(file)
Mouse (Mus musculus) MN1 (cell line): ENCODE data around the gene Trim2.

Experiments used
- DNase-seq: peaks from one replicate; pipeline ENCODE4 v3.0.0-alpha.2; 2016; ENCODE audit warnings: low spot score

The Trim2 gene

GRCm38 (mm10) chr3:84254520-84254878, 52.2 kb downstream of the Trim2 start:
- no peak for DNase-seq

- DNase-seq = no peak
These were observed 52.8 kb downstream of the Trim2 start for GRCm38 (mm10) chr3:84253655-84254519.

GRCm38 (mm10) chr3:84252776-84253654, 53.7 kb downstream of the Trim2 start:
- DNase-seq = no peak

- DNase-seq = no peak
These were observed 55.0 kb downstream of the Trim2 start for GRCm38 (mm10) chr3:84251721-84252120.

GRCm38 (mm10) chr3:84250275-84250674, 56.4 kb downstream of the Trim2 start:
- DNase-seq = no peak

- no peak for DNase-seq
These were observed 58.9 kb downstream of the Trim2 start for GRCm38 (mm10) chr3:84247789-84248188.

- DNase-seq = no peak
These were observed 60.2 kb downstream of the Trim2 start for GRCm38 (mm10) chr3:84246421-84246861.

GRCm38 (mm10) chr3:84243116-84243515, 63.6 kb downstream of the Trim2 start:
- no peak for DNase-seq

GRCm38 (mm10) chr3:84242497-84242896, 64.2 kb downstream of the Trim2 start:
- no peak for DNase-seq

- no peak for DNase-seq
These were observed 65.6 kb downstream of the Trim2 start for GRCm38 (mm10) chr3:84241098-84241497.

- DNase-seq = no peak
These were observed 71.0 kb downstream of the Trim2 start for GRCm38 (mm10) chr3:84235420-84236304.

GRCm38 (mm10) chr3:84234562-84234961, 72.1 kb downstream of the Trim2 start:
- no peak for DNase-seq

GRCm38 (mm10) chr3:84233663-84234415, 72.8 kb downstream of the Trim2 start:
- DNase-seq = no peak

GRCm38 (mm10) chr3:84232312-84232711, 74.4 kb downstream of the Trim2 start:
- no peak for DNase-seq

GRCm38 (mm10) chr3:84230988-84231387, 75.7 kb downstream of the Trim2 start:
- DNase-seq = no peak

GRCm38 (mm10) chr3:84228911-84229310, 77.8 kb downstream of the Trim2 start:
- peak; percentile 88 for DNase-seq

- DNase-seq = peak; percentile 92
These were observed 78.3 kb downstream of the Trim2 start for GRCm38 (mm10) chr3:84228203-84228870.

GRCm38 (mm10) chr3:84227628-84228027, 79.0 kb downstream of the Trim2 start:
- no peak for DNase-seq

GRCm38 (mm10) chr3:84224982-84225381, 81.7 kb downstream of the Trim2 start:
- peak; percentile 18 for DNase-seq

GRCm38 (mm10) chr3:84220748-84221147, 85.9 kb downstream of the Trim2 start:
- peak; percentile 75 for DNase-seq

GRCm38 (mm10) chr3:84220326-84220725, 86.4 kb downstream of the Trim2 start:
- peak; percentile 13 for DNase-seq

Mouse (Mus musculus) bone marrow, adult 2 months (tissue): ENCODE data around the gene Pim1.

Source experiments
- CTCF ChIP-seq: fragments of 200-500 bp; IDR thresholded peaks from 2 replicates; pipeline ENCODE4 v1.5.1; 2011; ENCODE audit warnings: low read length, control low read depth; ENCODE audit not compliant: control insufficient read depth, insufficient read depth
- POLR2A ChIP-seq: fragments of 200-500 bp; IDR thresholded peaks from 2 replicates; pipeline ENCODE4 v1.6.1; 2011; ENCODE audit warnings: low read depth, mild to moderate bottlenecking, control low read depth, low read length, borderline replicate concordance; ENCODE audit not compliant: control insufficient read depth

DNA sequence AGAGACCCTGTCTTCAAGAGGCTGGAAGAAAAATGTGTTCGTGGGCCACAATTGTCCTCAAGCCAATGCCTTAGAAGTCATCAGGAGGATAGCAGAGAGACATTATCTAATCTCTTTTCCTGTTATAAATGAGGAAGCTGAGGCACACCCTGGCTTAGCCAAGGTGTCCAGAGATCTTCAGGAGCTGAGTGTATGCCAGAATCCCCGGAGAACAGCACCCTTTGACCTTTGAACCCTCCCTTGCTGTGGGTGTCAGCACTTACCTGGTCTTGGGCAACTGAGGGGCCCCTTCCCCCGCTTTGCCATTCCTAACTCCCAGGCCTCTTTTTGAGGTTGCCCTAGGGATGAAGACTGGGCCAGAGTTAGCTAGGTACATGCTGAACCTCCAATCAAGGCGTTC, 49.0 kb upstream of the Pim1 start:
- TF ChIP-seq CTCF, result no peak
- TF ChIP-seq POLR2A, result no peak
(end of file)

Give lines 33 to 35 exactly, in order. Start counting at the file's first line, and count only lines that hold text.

GRCm38 (mm10) chr3:84230988-84231387, 75.7 kb downstream of the Trim2 start:
- DNase-seq = no peak

GRCm38 (mm10) chr3:84228911-84229310, 77.8 kb downstream of the Trim2 start: